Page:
I Slept with a Nuke… and Other Most Lickly Stories

I Slept with a Nuke… and Other Most Lickly Stories

Here are a few just random stories that I am not clever enough to weave into a coherent blog post.

  • As the Lunar Module was coming down to the moon Buzz Aldrin accidentally turned on the rendezvous radar (which wasn’t needed and is a computer cycle pig) when they got closer to the surface and more programs turned on the computer overloaded which sent off a stream of alarms but Jack Garman of NASA famously said “go, go, go” and the landing proceeded with a lot of nervous people watching
  • As kids we spent time playing at Draper lab.  Let’s just say we had access to some pretty cool stuff.  I can remember playing on flight simulators and such. My sister once got her fingers stuck in a mechanical calculator and they had to take the machine half apart to get it out. Given the cost of equipment in the day I shudder to think how much that thing was worth
  • One of the things my fathers remembers in awe is witnessing a Saturn rocket launch up close, with 7.5 million pounds of thrust.
    Saturn rocket with 5 engines providing 1.5 million pounds of thrust each

    “The sheer power was overwhelming and you could feel the compression, the ground shake, Walter Cronkite thought the windows were going to blow out”

  • In a previous post, I mentioned how my father spent 2 months sleeping within 15 feet of a nuclear war head while submerged on a submarine. Turns out it was armed, good news is they didn’t arm it till they left port.
  • When he went to get his drivers license the motor vehicle license tester asked him if he knew how to drive, he responded with “How do you think I got here?”

    1947 Ford
  • My father’s first car he won in a raffle at the age of 14 a 1947 Ford
  • I used to tear through the halls of Draper lab dodging a guard we fondly referred to as “Fat Frank” and I was known to have 2 speeds, all out or asleep…. Um, not sure things have changed much
  • There really is a place called Lickly Corners. It’s in southern Michigan. I’ll spare you the numerous grave stone photos.

    Lickly Corners
  • My best friends from college and I climbed Kilimanjaro, afterwards we went on a safari, well, a self driven one in Bill Cherry’s land rover. We might have misbehaved a little bit and in the Ngorongoro crater in Tanzania we were fined $10 for scaring the lions. Why is this seemingly random item here, could be related to my trip to Lickly Corners…..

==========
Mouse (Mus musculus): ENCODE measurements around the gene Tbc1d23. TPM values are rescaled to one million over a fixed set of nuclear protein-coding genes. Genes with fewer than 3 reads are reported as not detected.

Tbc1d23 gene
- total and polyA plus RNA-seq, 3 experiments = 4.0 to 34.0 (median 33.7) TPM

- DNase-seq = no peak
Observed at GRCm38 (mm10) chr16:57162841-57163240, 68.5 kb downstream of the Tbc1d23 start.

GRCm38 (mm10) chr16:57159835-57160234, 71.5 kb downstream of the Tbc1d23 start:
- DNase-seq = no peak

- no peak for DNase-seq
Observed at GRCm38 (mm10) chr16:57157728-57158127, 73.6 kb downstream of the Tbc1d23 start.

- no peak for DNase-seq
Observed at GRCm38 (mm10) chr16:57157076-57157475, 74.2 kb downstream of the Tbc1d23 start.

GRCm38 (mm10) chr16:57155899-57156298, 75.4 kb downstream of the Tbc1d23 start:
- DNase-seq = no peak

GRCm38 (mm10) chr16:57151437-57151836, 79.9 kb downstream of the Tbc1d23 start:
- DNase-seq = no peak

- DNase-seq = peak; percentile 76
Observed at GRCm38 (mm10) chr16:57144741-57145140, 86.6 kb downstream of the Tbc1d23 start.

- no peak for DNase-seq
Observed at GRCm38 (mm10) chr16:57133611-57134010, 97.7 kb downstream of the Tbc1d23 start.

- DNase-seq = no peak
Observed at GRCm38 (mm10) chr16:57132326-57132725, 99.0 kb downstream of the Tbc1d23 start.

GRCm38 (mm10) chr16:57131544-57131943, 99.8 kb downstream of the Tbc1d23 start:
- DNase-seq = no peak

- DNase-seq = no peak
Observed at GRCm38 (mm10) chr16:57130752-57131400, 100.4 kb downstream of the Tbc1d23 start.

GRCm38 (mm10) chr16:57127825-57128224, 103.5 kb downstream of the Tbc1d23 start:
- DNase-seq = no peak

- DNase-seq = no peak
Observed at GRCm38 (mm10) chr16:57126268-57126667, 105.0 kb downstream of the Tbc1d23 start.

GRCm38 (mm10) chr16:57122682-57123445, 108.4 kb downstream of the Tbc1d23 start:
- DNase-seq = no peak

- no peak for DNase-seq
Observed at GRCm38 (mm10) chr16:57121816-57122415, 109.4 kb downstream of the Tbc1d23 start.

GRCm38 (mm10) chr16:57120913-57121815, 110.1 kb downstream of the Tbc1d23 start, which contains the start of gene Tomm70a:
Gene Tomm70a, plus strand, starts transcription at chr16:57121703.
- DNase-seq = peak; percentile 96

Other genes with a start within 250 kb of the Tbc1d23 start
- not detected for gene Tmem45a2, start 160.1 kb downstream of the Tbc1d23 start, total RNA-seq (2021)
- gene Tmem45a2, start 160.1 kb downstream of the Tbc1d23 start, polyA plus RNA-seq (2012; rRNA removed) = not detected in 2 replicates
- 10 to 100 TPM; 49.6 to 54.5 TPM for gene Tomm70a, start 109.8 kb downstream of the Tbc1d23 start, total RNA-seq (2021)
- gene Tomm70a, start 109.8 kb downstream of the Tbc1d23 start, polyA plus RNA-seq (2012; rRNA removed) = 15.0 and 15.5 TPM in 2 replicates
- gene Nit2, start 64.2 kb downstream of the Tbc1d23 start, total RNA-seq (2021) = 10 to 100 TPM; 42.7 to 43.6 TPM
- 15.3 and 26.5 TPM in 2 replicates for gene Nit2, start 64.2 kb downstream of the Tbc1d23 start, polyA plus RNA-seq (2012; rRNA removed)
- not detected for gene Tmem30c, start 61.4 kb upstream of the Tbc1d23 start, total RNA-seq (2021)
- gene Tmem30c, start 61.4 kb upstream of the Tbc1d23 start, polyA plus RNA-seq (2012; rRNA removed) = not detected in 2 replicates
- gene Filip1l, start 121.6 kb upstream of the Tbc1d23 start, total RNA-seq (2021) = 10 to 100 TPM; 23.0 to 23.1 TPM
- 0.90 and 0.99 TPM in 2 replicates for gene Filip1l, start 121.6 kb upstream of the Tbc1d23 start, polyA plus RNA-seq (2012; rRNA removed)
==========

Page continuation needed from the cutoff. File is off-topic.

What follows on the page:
• Dan was asked to leave the M.I.T campus during reunion weekend a few years ago because he was protesting the changes to the M.I.T curriculum… well, actually he was handing out fliers comparing the M.I.T. curriculum to that of Cal Tech and was asked to stop, he was pissed that you could graduate from MIT without taking a math class. He didn’t really get kicked out but he did get a letter from the president

  • If you read my earlier post on punch cards, you might recall that it was standard operating procedure to get a printout of the cards on continuous feed printer paper, usually green and white… Well, for those of you that know my father, you wimain-qimg-478c443fe81f317cc6780e56e7c58ab8ll understand that these stacks of printouts were a dream come true for him, he had stacks and stacks of these all over the place in his office, car, home.. everywhere! For me, I just know they made great coloring paper!


Polaris (Not the Snowmobile)

Polaris (Not the Snowmobile)

The Polaris missile was a two-stage solid-fueled nuclear-armed submarine-launched ballistic missile (SLBM) built during the Cold War by Lockheed Corporation for the United States Navy or referred to as an Intermediate Range Ballistic Missile (IRBM).

Polaris Missile

In layman’s terms, it was a missile designed to be launched from a submerged submarine. My father was involved with this program working with the guidance systems, specifically working with Joe Sabo, who showed him the ropes on how to debug the Polaris guidance computer. Basically, it was a computer guided missile that would launch with a determined target and would have a vX, vY & vZ, basically left/right guidance, required thrust and for lack of a better explanation, height.  The computer would adjust during flight based on initial target calculations.

One of my fathers biggest thrills was being in Cape Canaveral when they tested the Polaris, and out of nowhere a missile came out of the water….  he couldn’t believe that the math on paper actually worked.

Later, he would travel on a top secret (well classified) mission accompanying the Polaris missile on a submarine across the Atlantic. Leaving from Connecticut and arriving in Scotland 2 months later all the while submerged. His job was to babysit the Polaris guidance system, oh… did I mention they had nukes attached?  In fact, he slept in the missile compartment 15 feet from one of the warheads.  I guess that’s one way to keep warm.  He was lucky, he had a pull down bunk all to himself, not one of the stacked variety subs are know for.  The down side, was there was a metal beam overhead they used to move heavy objects so if they need to move something in the night, he had to get up, fold up his bunk and wait till they were through.

This is where the Lickly lore kicks in.  You see, he basically entered Scotland in Cold War times through military channels.  Then after 2 months on a sub,

Letter from the sub commander courtesy of my Aunt Mary

was let loose to travel Europe.  When he went to catch a flight to England, the immigration people got confused as his passport was never stamped for entry. The details here get fuzzy but it sounds like he finally wore them down as he couldn’t admit to being on a confidential mission.  He met up with Steve Copps (Ed Copps brother), Alex Cosmala and did what most 20 somethings do in Europe.


The majority of the Polaris team ended up moving over to the Apollo program working on the guidance systems.